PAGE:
Ryan White of the Montreal Canadiens.
On Friday, Montreal head coach Michel Therrien met with forward Ryan White, but would not reveal to reporters exactly what was said. If only he had used that same degree of discretion the previous night.
On Thursday, following Montreal’s 5-4 shootout loss to the Buffalo Sabres in which the Habs gave up the game-tying goal with less than two seconds left in the game, Therrien was all too eager to throw the young enforcer under the bus for another ill-advised penalty.
This time, it came in the form of a double-minor for roughing, when White took exception to a hip check from Steve Ott. I say this time, because twice before he has shown a serious lack of discipline.
The first would be a sucker-punch on Florida Panther Tomas Fleischmann in a 4-1 win on January 22. The second came against the Ottawa Senators on January 30, an unsportsmanlike penalty after arguing with a referee that led to a 5-1 defeat. Thursday’s game was his first since being benched.
Therrien’s comments ran the spectrum from the all-out obvious to the kicking-a-man-when-he’s-down variety. He said:
The game was under control before the penalties he took (via All Habs).
This is the third time this year he put his team in trouble. Clearly undisciplined and unacceptable (via All Habs).
I thought it was a good time to get Ryan White back in the lineup. It wasn’t my best decision (via Arpon Basu).
His comments to the French media (translated into English) were actually more vicious and seemed to constitute a veiled threat (via 98,5 fm):
We deserved a better fate. We were leading 4-2, everything was under control, but the indiscipline of a certain individual put us into a little trouble…The first time we spoke to him. The second time we sent a message. The third time, it's better to understand.
For the record, no one’s disputing that White put himself before the team and that he belongs in the team’s doghouse. But for Therrien to say what he did points to an unparalleled degree of hypocrisy on his part, not thinking before acting. It’s what he’s famous for, actually.
When he first started coaching the Pittsburgh Penguins, he called out his defense corps in a post-game press conference, saying he really thinks “their goal is to be the worst defensive squad in the league.”
When he was first in Montreal, he even helped to cost the Canadiens a playoff series by taking a penalty himself. In 2002, he argued a call, further enabling the Carolina Hurricanes to come back from a 2-1 series deficit and three goals down in the third period of Game 4 to win that game and the next two.
Even as recently as last Sunday, appearing on talk show Tout le Monde en Parle, Therrien was at it again, playing of all things a harmless word-association game. In response to the names of players, he was to reveal the first thoughts that came to mind.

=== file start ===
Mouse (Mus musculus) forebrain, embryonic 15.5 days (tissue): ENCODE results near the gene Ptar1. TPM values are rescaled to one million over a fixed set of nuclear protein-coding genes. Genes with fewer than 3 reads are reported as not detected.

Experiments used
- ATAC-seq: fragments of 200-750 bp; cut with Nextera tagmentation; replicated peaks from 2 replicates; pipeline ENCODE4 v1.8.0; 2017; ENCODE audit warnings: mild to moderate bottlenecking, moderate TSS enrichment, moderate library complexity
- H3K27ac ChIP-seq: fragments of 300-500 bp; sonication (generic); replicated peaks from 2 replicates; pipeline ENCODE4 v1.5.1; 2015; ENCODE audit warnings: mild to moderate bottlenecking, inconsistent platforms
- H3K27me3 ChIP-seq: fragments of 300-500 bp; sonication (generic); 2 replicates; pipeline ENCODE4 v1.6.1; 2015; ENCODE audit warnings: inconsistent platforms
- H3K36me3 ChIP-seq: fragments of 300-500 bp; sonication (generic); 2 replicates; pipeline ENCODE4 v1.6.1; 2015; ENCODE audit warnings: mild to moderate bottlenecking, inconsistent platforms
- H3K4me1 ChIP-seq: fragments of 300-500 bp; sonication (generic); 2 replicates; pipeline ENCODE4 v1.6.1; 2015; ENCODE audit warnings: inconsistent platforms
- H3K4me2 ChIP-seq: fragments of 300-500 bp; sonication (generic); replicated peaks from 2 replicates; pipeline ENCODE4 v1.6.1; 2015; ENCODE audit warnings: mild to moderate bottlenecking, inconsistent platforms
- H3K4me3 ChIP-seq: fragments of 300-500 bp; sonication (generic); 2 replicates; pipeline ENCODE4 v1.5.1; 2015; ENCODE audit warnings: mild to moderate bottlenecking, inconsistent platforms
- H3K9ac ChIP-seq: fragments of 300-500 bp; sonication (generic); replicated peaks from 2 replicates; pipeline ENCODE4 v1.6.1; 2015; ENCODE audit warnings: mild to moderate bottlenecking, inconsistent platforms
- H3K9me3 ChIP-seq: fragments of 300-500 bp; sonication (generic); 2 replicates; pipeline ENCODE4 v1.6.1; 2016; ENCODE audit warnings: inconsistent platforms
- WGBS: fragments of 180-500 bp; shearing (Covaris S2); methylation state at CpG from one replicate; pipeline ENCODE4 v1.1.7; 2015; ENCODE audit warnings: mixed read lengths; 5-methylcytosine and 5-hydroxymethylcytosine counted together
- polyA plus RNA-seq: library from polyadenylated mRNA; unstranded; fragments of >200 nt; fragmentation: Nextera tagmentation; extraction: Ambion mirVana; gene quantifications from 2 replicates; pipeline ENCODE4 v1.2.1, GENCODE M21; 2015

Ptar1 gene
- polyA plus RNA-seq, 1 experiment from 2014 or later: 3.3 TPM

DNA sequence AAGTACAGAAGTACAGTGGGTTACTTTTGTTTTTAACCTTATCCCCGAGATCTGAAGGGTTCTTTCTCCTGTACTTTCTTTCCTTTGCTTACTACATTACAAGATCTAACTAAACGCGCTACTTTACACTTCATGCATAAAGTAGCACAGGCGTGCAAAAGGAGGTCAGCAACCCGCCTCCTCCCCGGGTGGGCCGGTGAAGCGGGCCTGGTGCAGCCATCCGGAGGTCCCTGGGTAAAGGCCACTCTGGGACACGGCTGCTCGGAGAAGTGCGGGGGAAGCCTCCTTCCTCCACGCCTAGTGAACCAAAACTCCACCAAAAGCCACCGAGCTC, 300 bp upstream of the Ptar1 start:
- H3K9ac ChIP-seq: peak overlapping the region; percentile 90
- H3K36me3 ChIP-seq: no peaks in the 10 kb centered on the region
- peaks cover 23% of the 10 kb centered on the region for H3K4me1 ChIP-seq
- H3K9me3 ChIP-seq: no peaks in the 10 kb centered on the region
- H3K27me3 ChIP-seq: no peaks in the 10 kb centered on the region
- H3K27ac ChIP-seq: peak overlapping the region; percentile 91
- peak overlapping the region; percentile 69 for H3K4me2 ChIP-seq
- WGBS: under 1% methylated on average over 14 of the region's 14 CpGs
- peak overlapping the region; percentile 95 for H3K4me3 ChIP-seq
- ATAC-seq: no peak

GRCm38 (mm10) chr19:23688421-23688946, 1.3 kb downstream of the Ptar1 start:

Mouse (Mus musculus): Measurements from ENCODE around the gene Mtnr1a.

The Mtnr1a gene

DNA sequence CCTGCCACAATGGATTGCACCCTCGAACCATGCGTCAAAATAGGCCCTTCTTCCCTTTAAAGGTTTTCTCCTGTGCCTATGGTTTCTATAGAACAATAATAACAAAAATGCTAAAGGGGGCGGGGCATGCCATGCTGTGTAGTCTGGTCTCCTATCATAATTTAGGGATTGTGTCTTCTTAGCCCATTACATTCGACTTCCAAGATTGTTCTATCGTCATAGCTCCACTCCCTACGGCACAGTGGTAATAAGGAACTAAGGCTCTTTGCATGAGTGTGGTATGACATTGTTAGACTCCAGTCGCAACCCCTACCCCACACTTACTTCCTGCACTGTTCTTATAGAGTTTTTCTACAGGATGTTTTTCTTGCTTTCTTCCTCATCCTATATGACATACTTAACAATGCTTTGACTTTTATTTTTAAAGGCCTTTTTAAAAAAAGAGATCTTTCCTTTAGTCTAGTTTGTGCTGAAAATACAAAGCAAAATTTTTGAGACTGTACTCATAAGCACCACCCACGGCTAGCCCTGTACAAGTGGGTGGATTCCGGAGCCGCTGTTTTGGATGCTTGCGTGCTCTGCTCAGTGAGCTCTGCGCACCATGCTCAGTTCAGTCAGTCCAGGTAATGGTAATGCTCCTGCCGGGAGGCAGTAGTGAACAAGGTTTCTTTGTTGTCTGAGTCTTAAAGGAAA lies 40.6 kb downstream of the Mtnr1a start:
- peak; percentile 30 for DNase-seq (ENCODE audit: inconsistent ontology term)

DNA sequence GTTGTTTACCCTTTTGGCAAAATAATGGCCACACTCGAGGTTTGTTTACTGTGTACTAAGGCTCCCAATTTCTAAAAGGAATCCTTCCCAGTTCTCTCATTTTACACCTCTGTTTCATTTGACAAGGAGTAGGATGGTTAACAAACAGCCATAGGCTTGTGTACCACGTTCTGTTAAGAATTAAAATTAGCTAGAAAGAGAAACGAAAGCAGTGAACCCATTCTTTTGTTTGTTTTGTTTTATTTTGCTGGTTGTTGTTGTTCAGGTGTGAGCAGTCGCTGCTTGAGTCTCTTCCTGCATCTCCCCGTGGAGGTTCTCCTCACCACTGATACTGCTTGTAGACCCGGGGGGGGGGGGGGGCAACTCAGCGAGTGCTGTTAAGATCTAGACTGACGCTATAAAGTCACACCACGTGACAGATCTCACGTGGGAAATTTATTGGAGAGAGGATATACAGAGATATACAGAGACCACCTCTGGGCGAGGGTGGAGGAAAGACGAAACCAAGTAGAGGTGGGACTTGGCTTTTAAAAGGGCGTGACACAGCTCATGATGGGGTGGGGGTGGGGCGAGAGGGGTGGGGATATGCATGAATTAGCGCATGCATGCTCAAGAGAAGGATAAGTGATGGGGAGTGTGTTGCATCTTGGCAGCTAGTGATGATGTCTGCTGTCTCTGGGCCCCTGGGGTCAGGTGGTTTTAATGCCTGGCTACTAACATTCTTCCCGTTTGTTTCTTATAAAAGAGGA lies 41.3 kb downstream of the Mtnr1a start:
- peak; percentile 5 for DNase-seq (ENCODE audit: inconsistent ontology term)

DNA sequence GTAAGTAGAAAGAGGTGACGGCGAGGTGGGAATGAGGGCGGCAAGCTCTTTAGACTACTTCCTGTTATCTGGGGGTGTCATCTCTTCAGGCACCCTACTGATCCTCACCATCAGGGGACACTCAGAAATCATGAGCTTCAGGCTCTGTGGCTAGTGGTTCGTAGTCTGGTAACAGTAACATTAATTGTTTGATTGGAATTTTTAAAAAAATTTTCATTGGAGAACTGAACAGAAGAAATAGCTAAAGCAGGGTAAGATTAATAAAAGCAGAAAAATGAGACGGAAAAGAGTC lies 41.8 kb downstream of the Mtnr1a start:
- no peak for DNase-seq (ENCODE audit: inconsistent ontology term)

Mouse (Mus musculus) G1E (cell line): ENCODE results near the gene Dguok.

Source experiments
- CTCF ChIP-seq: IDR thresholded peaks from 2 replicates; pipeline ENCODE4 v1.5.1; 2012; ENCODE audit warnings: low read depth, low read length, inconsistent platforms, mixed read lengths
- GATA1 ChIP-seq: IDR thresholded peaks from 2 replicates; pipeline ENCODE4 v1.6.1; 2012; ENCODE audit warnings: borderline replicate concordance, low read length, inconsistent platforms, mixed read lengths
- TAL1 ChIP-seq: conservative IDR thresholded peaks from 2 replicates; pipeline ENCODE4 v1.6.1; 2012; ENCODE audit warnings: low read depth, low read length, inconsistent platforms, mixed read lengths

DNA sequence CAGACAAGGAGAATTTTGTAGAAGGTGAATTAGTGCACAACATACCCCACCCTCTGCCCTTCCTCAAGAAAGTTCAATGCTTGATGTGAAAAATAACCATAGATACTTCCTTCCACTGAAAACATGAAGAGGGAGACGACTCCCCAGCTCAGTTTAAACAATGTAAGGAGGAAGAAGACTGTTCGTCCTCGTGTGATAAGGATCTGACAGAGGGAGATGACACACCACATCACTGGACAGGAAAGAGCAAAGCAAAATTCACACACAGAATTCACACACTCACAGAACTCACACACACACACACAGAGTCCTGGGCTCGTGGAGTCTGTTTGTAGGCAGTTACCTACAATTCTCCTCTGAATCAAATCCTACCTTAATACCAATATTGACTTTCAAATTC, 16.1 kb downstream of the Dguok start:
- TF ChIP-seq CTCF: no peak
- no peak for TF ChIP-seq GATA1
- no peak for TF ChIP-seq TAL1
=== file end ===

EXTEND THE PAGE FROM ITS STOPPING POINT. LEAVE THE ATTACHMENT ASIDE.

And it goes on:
So, while for Carey Price he said “maturity” and for Brian Gionta “leader,” for defenseman P.K. Subban he said “challenge.” That’s not the worst one. For Lars Eller, he said “needs coaching.” Again, not the worst one. For Tomas Kaberle, he answered, after hesitating and then chuckling, “depth.”
No, Therrien will never be accused of not telling it like it is, but one has to bring into question his motives for so doing.
What good comes out of passive-aggressively letting it be known that an established veteran on your team is not good enough anymore? Announcing that a once-valuable asset is rough around the edges and isn’t as good as his talent level may suggest?
Out of frustration, telling everyone who’s within earshot that a single 24-year-old is responsible for your team giving up a third-period lead for the second time in two nights and arguably the third time in three games after a potential game-tying Ottawa Senators goal was disallowed?
Therrien could have taken the high road. He could have cast doubt on the legitimacy of the game-tying goal to help protect his player and then undressed him in private instead of publicly implying he’s uncoachable to each of the 29 other teams in the league to which Montreal can trade him (well, not now anyway).
White is not some superstar who’s guaranteed to get back into the lineup eventually. He’s, for all intents and purposes, a spare part rendered somewhat obsolete by the arrival of Brandon Prust. He needs to fight and claw just to get into lineup, even without these incidents.
So, when Therrien publicly stripped down White, he wasn’t calling him out. That’s impossible to do, because, unless he’s screwing up, White will rarely figure into the outcome of a game. If he’s doing his job right, he’s arguably invisible.
As such, even if subconsciously, Therrien was only deflecting blame from himself onto someone else. Sure, Montreal likely would have won had White not suddenly mistaken Ott for a punching bag. But Therrien, who’s still admittedly doing a good job overall this year, needs to learn how to coach his team to better hold onto third-period leads.
So, and not just in regard to White, but in general, Therrien, the Habs' brand-new rehired old head coach, had one worthwhile thing to say on Thursday that bears repeating and even paraphrasing: The more things change, the more they stay the same.